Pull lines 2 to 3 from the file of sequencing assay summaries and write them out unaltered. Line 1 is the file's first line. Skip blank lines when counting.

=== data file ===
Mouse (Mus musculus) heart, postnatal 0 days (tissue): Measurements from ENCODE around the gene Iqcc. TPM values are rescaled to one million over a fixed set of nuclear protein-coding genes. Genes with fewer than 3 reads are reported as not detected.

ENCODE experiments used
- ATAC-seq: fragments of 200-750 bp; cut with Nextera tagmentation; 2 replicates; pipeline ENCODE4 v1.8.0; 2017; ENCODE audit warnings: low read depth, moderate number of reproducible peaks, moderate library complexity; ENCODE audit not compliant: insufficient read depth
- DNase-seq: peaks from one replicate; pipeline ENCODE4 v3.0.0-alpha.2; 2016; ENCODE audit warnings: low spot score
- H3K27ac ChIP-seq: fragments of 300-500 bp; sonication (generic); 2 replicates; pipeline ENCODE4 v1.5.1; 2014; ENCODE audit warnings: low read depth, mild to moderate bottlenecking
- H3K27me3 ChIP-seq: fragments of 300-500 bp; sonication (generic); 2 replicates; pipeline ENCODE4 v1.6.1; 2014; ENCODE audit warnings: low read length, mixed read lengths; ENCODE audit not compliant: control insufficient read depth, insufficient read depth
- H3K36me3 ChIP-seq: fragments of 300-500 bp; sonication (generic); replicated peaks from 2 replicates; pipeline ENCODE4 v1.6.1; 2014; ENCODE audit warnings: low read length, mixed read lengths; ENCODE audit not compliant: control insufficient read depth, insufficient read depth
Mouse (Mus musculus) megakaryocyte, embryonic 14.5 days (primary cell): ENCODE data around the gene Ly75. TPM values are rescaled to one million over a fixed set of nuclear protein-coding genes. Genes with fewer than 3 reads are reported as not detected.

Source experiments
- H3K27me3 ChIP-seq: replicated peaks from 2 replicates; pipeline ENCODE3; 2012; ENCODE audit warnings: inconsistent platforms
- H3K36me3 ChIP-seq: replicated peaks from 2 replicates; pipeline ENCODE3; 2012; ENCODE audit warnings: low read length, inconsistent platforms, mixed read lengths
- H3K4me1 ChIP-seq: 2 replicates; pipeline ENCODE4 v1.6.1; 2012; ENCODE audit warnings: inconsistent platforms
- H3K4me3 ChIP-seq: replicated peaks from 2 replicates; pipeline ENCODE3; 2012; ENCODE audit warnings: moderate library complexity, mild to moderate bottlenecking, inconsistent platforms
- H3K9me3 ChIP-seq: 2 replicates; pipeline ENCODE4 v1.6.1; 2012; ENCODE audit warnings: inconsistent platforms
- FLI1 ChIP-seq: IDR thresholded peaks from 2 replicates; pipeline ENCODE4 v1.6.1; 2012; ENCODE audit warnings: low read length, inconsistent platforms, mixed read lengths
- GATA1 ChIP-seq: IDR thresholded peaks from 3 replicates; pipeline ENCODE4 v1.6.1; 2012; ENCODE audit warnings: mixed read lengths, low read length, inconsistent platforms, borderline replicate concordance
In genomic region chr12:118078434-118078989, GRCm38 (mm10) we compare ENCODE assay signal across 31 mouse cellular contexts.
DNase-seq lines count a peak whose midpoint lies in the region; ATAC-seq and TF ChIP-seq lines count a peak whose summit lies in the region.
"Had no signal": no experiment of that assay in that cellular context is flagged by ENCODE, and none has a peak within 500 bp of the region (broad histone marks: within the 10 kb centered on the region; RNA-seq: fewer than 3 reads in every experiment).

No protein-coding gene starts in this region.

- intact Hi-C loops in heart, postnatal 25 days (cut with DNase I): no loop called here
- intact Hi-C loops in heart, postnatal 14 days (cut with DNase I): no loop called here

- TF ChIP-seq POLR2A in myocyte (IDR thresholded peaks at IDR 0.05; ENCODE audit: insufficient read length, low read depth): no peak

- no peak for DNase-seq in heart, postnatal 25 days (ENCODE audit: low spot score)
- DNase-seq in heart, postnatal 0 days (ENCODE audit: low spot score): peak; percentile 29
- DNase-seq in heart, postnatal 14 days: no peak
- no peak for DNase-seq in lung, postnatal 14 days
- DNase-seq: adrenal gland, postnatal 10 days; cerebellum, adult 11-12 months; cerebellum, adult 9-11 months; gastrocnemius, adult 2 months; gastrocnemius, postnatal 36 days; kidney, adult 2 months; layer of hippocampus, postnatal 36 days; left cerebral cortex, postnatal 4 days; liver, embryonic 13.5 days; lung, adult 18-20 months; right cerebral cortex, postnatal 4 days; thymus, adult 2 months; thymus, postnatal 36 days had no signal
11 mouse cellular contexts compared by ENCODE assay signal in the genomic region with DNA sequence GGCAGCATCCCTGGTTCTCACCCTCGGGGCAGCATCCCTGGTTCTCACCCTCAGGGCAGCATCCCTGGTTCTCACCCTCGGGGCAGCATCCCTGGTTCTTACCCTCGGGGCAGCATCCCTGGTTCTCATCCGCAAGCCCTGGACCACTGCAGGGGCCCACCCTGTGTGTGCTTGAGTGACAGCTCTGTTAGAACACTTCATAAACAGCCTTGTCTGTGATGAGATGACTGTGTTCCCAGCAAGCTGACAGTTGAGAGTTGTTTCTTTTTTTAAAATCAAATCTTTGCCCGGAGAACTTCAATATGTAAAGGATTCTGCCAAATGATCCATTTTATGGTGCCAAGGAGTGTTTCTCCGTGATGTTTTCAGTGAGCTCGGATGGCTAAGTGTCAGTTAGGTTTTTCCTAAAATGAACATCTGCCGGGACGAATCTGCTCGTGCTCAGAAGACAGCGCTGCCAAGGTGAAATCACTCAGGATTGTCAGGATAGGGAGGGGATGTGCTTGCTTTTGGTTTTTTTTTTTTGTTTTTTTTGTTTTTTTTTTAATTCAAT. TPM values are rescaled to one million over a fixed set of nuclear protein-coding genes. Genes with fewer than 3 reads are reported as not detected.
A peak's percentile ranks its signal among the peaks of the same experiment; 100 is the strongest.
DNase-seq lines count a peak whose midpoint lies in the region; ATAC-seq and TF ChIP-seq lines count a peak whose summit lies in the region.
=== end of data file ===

ENCODE experiments used
- ATAC-seq: fragments of 200-750 bp; cut with Nextera tagmentation; 2 replicates; pipeline ENCODE4 v1.8.0; 2017; ENCODE audit warnings: low read depth, moderate number of reproducible peaks, moderate library complexity; ENCODE audit not compliant: insufficient read depth